18 WP4.4 (University of Oxford and HR Wallingford): Rapid breach assessment - will develop simplified equations for the rapid prediction of breach size for a limited range of embankment structures. The methods will be directly applicable to practicing engineers and will replace the default and very approximate breach modelling methods currently included within the RASP family of tools. Researcher = Myron van Damme – University of Oxford [i] Advances in rapid simulation: FRMRC2 WP4.4 research Goal of the research

19 In summary... Myron has: 1.Reviewed breaching processes and models 2.Chosen to develop simple, physically based equations –NOT regression analysis; Not emulating other models 3.Equations simulate average erosion rates for the different types of breach process (surface / headcut / internal erosion) 4.Assumes predefined physical processes for breach 5.Validated the model [AREBA] using HR BREACH and DSIG case study data[  builds upon international best]

20 General assumptions  1D flow behaviour  Rectangular spatially constant cross section breach  No equilibrium transport conditions  Constant soil erodibility  Instantaneous failure grass cover  No erosion below the foundation level of the embankment  Widening rate is proportional to the downward erosion rate Underlying assumptions (1/4)

21 Assumptions surface erosion  Landside slope remains equal to the initial slope gradient  Depth along landside slope approaches the normal depth starting from the critical depth  Landside slope retreats at a spatially averaged erosion rate  Crest erodes downward while landside slope retreats Underlying assumptions (2/4)

22 Assumptions headcut erosion  No downward erosion due to flow over the crest  Headcut starts at the top of landside slope Underlying assumptions (3/4)

23 Assumptions piping  An initial pipe diameter widens in an equal rate due to the flow through the pipe  After slumping of the soil above the pipe, potential further failure of the embankment is described by the surface erosion failure process  The grass cover is assumed to have failed with failure of the pipe Underlying assumptions (4/4)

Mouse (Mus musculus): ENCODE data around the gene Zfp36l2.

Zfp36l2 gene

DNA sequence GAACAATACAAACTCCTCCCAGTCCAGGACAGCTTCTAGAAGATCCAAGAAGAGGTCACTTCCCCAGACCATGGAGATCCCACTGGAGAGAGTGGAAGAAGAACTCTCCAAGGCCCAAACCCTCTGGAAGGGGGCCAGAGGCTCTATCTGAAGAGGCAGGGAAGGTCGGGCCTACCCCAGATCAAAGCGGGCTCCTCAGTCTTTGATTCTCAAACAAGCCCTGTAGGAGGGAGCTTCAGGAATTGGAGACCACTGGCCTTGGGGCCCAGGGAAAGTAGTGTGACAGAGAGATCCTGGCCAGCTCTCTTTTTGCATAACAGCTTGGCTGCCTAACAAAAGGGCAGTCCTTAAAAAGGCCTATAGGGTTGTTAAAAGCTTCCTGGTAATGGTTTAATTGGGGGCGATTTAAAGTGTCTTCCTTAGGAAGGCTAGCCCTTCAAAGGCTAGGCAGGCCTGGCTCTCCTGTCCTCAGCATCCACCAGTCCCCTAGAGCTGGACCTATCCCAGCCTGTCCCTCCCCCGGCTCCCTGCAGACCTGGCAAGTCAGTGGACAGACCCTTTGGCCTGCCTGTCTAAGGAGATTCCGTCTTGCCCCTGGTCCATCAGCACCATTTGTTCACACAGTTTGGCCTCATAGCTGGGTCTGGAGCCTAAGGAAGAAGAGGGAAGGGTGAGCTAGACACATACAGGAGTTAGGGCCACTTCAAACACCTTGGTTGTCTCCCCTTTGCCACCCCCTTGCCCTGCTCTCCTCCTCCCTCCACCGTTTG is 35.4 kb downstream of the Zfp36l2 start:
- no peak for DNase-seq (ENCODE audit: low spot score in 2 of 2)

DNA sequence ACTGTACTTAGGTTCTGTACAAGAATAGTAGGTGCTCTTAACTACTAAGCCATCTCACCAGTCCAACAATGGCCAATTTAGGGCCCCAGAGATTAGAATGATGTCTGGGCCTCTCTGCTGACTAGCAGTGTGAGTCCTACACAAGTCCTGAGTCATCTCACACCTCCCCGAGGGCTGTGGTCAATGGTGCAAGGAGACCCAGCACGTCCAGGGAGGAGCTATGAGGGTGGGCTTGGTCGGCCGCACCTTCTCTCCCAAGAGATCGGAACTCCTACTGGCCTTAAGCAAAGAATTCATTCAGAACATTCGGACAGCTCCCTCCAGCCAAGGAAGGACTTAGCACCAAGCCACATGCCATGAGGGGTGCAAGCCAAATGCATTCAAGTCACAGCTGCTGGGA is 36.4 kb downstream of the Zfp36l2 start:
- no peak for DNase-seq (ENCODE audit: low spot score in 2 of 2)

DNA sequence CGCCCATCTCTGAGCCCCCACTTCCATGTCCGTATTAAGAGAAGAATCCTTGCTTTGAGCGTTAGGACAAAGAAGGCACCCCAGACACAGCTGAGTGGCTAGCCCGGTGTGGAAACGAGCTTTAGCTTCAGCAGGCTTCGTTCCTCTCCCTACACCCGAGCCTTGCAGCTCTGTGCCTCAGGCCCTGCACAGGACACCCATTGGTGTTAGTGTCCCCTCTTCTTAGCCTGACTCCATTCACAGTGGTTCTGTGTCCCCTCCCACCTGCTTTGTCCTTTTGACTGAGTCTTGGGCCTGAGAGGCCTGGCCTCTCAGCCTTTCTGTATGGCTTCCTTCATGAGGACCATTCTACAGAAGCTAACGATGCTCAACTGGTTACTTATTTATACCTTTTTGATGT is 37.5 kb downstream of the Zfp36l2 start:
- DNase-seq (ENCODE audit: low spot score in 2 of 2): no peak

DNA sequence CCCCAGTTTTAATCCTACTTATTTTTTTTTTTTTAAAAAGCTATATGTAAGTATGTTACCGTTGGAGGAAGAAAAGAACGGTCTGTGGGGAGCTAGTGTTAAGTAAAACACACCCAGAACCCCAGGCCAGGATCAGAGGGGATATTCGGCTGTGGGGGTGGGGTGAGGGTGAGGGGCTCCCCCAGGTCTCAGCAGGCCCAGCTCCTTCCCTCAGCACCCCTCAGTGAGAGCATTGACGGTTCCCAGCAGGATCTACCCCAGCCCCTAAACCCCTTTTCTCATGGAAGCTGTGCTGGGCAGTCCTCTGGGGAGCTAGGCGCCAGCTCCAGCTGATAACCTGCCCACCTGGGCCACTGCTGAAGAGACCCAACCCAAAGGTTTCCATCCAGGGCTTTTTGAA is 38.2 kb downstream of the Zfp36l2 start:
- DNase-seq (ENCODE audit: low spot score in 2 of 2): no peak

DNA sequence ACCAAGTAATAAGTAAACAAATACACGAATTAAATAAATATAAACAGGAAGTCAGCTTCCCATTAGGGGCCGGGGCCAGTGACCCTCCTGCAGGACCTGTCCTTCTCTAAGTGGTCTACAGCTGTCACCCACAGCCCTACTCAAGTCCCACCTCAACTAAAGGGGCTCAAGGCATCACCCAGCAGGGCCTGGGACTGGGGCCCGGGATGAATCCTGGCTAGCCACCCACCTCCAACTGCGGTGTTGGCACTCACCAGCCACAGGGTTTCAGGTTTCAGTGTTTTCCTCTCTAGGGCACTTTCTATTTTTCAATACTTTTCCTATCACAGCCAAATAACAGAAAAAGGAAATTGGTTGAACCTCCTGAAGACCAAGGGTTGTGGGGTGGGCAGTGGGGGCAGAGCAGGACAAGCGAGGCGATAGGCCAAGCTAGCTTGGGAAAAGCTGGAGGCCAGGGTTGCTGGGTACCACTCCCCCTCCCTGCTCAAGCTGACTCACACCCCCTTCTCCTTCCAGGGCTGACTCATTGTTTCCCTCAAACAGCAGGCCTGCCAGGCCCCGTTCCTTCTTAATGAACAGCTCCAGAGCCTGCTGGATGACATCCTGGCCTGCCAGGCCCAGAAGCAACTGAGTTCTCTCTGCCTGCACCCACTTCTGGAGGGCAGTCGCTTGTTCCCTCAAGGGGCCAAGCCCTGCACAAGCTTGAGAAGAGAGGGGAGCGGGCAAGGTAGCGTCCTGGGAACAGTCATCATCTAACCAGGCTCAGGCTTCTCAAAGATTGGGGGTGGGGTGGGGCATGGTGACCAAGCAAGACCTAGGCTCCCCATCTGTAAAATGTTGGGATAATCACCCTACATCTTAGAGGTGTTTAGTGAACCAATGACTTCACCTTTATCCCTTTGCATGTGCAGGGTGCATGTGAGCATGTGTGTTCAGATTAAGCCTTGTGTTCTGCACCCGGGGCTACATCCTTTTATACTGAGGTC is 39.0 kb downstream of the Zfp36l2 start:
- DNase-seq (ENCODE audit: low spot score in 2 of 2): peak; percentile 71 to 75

24 AREBA - A Rapid Embankment Breach Assessment AREBA gives promising results when being bench marked against HR BREACH Validating AREBA against the DSIG data showed that the model prediction lie within the bounds of uncertainty following from the uncertainty in the input parameters Run speed AREBA is approximately 0.2s per run. Performance and validation

25 AREBA predicts breach through simple, homogeneous embankments – Does not simulate composite or complex structures – But speed of simulation does allow the user to ‘play’ AREBA requires definition of: – Upstream load (time varying water level) – Embankment geometry – Embankment soil erodibility, Kd – Assumed failure mode (surface, headcut, internal erosion) – Downstream volume / stage (time varying water level) Data Requirements / Applicability

26 International project – dam owners – industry needs focus Breach model review  3 selected for evaluation (as greatest potential for industry uptake) = SIMBA / HR BREACH / FIREBIRD Data review to assist model performance validation – USDA ARS data / IMPACT project data / 2 dam failures FIREBIRD eventually rejected due to lack of usability and hence testing [ii] Conclusions from the DSIG breach modelling project

27 SIMBA = Headcut; HR BREACH = surface erosion Performance of both models against the various test cases varied, but neither was consistently better or worse Conclusions: – Still to be formally reported by PM (Tony Wahl – USBR) (  not formal conclusions) – Develop an industry model using both headcut and surface erosion processes (ie SIMBA + HR BREACH) – Modeller understanding and ability with the models is important For example, models simulate breach through simple structures; expertise is needed to know how to apply the models to more complex, real structures – Available data to support research and model validation is limited – Uncertainty / lack of knowledge in soil erosion processes / simulation DSIG Conclusions (Cont.)

28 [iii] Advances – HR BREACH model HR Wallingford programme of research over past decade –National / EU / International projects plus company R&D  HR BREACH model –Mohamed (2002); Integrated InfoWorks (Wallingford Software  Innovyze); Morris (2011) 1D flow; sections through embankment; 2D section erosion plus block failure Focus here on one area of advance – breach formation through zoned flood embankments / embankment dams